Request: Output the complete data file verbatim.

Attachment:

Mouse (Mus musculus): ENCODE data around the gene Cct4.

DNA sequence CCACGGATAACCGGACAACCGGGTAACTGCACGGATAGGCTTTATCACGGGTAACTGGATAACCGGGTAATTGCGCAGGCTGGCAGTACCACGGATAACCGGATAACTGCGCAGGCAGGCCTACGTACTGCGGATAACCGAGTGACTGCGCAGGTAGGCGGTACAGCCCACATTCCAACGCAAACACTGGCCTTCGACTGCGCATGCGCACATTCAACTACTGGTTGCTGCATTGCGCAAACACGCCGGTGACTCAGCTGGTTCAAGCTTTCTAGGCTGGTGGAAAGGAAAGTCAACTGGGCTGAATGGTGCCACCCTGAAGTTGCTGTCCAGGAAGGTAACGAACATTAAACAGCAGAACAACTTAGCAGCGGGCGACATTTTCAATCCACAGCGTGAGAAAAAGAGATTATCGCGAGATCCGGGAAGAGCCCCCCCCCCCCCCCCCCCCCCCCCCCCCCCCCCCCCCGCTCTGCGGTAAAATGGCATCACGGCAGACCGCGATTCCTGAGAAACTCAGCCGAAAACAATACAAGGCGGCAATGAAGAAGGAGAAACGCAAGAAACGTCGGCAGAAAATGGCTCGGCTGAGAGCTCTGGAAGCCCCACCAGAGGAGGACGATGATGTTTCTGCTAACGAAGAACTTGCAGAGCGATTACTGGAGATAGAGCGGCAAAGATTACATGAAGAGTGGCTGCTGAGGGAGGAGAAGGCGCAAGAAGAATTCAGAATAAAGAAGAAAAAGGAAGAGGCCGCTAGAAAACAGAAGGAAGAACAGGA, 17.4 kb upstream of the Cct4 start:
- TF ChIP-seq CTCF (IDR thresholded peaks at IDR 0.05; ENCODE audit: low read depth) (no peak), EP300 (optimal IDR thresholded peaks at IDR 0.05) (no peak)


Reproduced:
Mouse (Mus musculus): ENCODE data around the gene Cct4.

DNA sequence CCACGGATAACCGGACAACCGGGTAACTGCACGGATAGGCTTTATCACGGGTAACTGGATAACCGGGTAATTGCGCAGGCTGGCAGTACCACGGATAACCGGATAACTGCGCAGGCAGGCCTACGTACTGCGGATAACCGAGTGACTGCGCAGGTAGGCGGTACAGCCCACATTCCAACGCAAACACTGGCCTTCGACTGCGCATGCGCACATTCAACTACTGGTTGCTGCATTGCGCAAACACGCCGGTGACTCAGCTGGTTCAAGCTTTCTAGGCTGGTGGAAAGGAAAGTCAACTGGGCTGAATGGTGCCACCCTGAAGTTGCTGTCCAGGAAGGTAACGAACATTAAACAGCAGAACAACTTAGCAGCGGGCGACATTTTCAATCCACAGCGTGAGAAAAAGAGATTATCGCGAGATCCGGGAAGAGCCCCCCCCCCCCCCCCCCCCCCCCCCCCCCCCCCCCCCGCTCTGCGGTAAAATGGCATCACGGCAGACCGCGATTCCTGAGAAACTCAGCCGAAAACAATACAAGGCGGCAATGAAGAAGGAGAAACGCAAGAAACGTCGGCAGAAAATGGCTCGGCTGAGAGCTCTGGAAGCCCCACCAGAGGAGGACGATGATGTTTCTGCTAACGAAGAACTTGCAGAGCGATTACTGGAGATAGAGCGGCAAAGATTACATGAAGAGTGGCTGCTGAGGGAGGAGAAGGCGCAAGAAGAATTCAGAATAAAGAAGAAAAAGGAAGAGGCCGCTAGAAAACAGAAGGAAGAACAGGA, 17.4 kb upstream of the Cct4 start:
- TF ChIP-seq CTCF (IDR thresholded peaks at IDR 0.05; ENCODE audit: low read depth) (no peak), EP300 (optimal IDR thresholded peaks at IDR 0.05) (no peak)